$\displaystyle (\partial_t \pm \partial_x) |\phi_t \mp \phi_x| = 0$.

It turns out that the above conditions uniquely determine $\phi$, and one can even solve for $\phi$ explicitly for any given data; such solutions start off smooth but pick up an increasing number of (Lipschitz continuous) singularities over time as they reflect back and forth across the nonlinear barriers $\{\phi=+1\}$ and $\{\phi=-1\}$.  (An explicit example of such a reflection is given in the paper.)

[The above conditions vaguely resemble entropy conditions, as appear for instance in kinetic formulations of conservation laws, though I do not know of a precise connection in this regard.]

In the remainder of this post I would like to describe the strategy of proof and one of the key a priori bounds needed.  I also want to point out the connection to Liouville’s equation, which was discussed in the previous post.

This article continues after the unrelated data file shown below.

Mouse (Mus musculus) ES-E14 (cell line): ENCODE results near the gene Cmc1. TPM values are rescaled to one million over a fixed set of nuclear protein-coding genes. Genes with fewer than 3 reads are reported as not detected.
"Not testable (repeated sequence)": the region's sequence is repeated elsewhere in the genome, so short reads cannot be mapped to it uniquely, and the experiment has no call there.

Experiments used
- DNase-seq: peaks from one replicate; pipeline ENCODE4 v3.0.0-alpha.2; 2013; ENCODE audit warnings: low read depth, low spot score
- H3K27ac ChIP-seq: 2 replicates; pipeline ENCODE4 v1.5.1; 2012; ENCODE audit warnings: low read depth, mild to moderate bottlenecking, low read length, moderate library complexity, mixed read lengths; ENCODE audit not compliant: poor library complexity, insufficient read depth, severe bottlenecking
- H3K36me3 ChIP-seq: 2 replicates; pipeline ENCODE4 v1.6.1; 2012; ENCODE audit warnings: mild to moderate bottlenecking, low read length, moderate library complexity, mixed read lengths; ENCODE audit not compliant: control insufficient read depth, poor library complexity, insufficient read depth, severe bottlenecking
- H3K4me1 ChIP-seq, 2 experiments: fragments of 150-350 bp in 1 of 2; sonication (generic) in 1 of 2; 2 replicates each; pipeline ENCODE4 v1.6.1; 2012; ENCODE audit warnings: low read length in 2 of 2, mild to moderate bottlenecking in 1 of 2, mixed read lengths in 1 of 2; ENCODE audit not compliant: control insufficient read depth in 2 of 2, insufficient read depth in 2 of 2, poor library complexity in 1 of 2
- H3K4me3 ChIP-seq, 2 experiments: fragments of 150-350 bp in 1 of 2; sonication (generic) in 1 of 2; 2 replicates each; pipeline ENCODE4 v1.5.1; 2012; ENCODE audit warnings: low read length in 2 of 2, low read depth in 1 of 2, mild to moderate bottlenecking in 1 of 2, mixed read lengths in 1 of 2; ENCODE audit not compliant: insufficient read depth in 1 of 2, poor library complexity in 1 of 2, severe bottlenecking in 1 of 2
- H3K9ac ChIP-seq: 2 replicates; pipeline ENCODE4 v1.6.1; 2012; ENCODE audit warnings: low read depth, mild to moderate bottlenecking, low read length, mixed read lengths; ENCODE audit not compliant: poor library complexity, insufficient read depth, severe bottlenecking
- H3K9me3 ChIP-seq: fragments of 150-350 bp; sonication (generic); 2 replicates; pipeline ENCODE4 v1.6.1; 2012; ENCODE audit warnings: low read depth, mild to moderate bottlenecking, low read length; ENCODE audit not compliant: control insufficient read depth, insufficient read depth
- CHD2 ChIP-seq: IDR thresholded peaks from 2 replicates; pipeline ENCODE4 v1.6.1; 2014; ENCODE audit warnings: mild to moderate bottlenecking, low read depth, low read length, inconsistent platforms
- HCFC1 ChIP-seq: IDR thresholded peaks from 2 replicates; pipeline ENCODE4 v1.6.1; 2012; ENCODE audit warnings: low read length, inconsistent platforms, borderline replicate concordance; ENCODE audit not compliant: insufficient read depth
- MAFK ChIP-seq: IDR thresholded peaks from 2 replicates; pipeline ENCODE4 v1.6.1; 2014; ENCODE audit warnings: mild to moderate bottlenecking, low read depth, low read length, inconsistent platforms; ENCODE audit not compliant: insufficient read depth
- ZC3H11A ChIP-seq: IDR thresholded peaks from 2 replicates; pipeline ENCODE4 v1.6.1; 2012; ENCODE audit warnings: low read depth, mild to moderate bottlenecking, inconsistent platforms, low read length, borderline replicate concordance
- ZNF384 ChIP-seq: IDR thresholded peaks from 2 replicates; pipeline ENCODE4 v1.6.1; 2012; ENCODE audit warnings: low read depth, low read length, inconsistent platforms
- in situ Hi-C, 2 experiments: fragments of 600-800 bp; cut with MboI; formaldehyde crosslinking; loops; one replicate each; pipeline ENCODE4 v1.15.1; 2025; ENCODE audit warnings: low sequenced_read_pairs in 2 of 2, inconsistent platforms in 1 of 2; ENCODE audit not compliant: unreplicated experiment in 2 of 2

As is well known, the linear one-dimensional wave equation

$\displaystyle -\phi_{tt}+\phi_{xx} = 0$, (1)

where $\phi: {\Bbb R} \times {\Bbb R} \to {\Bbb R}$ is the unknown field (which, for simplicity, we assume to be smooth), can be solved explicitly; indeed, the general solution to (1) takes the form

$\displaystyle \phi(t,x) = f( t+x ) + g(t-x)$ (2)

for some arbitrary (smooth) functions $f, g: {\Bbb R} \to {\Bbb R}$.  (One can of course determine f and g once one specifies enough initial data or other boundary conditions, but this is not the focus of my post today.)

When one moves from linear wave equations to nonlinear wave equations, then in general one does not expect to have a closed-form solution such as (2).  So I was pleasantly surprised recently while playing with the nonlinear wave equation

$\displaystyle -\phi_{tt}+\phi_{xx} = e^\phi$, (3)

to discover that this equation can also be explicitly solved in closed form.  (I hope to explain why I was interested in (3) in the first place in a later post.)